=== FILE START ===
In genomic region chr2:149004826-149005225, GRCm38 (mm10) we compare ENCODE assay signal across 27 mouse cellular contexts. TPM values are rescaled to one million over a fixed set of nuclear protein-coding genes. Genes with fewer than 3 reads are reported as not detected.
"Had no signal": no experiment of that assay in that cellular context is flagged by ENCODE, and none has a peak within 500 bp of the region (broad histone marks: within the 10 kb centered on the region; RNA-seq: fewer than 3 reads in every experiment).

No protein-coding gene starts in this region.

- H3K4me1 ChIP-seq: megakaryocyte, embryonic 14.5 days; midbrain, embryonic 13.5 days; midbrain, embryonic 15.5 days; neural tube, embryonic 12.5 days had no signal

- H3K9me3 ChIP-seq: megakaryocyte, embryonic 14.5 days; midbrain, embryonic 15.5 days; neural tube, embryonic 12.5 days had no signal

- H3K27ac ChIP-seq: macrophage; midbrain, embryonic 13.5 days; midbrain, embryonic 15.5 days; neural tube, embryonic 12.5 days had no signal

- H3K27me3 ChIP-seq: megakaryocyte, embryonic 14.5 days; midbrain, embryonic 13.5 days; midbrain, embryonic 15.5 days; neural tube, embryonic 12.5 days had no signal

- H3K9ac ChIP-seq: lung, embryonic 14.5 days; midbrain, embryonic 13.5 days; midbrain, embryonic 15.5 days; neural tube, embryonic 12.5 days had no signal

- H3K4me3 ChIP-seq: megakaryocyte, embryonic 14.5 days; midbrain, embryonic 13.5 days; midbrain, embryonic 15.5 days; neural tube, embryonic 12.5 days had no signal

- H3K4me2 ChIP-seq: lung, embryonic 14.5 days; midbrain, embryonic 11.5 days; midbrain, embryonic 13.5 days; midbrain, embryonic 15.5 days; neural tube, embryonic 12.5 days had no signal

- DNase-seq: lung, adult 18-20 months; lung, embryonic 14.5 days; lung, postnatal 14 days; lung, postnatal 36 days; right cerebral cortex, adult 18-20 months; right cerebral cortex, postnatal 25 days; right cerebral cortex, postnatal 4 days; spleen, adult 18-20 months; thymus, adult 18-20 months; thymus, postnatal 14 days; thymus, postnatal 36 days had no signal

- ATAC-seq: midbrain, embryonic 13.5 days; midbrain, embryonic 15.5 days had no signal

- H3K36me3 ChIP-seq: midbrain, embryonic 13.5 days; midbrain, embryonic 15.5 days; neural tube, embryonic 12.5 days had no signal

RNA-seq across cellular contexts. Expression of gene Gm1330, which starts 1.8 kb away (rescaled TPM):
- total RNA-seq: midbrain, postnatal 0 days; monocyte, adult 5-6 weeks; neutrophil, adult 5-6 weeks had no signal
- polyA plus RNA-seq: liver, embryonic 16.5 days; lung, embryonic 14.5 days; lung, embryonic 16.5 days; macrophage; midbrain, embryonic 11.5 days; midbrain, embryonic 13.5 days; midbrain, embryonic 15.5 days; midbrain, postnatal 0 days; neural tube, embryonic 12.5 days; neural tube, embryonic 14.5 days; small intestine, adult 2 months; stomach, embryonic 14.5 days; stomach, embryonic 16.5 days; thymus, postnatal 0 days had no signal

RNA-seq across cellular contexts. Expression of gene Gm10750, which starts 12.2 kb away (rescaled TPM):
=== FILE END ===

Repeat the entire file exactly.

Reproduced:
In genomic region chr2:149004826-149005225, GRCm38 (mm10) we compare ENCODE assay signal across 27 mouse cellular contexts. TPM values are rescaled to one million over a fixed set of nuclear protein-coding genes. Genes with fewer than 3 reads are reported as not detected.
"Had no signal": no experiment of that assay in that cellular context is flagged by ENCODE, and none has a peak within 500 bp of the region (broad histone marks: within the 10 kb centered on the region; RNA-seq: fewer than 3 reads in every experiment).

No protein-coding gene starts in this region.

- H3K4me1 ChIP-seq: megakaryocyte, embryonic 14.5 days; midbrain, embryonic 13.5 days; midbrain, embryonic 15.5 days; neural tube, embryonic 12.5 days had no signal

- H3K9me3 ChIP-seq: megakaryocyte, embryonic 14.5 days; midbrain, embryonic 15.5 days; neural tube, embryonic 12.5 days had no signal

- H3K27ac ChIP-seq: macrophage; midbrain, embryonic 13.5 days; midbrain, embryonic 15.5 days; neural tube, embryonic 12.5 days had no signal

- H3K27me3 ChIP-seq: megakaryocyte, embryonic 14.5 days; midbrain, embryonic 13.5 days; midbrain, embryonic 15.5 days; neural tube, embryonic 12.5 days had no signal

- H3K9ac ChIP-seq: lung, embryonic 14.5 days; midbrain, embryonic 13.5 days; midbrain, embryonic 15.5 days; neural tube, embryonic 12.5 days had no signal

- H3K4me3 ChIP-seq: megakaryocyte, embryonic 14.5 days; midbrain, embryonic 13.5 days; midbrain, embryonic 15.5 days; neural tube, embryonic 12.5 days had no signal

- H3K4me2 ChIP-seq: lung, embryonic 14.5 days; midbrain, embryonic 11.5 days; midbrain, embryonic 13.5 days; midbrain, embryonic 15.5 days; neural tube, embryonic 12.5 days had no signal

- DNase-seq: lung, adult 18-20 months; lung, embryonic 14.5 days; lung, postnatal 14 days; lung, postnatal 36 days; right cerebral cortex, adult 18-20 months; right cerebral cortex, postnatal 25 days; right cerebral cortex, postnatal 4 days; spleen, adult 18-20 months; thymus, adult 18-20 months; thymus, postnatal 14 days; thymus, postnatal 36 days had no signal

- ATAC-seq: midbrain, embryonic 13.5 days; midbrain, embryonic 15.5 days had no signal

- H3K36me3 ChIP-seq: midbrain, embryonic 13.5 days; midbrain, embryonic 15.5 days; neural tube, embryonic 12.5 days had no signal

RNA-seq across cellular contexts. Expression of gene Gm1330, which starts 1.8 kb away (rescaled TPM):
- total RNA-seq: midbrain, postnatal 0 days; monocyte, adult 5-6 weeks; neutrophil, adult 5-6 weeks had no signal
- polyA plus RNA-seq: liver, embryonic 16.5 days; lung, embryonic 14.5 days; lung, embryonic 16.5 days; macrophage; midbrain, embryonic 11.5 days; midbrain, embryonic 13.5 days; midbrain, embryonic 15.5 days; midbrain, postnatal 0 days; neural tube, embryonic 12.5 days; neural tube, embryonic 14.5 days; small intestine, adult 2 months; stomach, embryonic 14.5 days; stomach, embryonic 16.5 days; thymus, postnatal 0 days had no signal

RNA-seq across cellular contexts. Expression of gene Gm10750, which starts 12.2 kb away (rescaled TPM):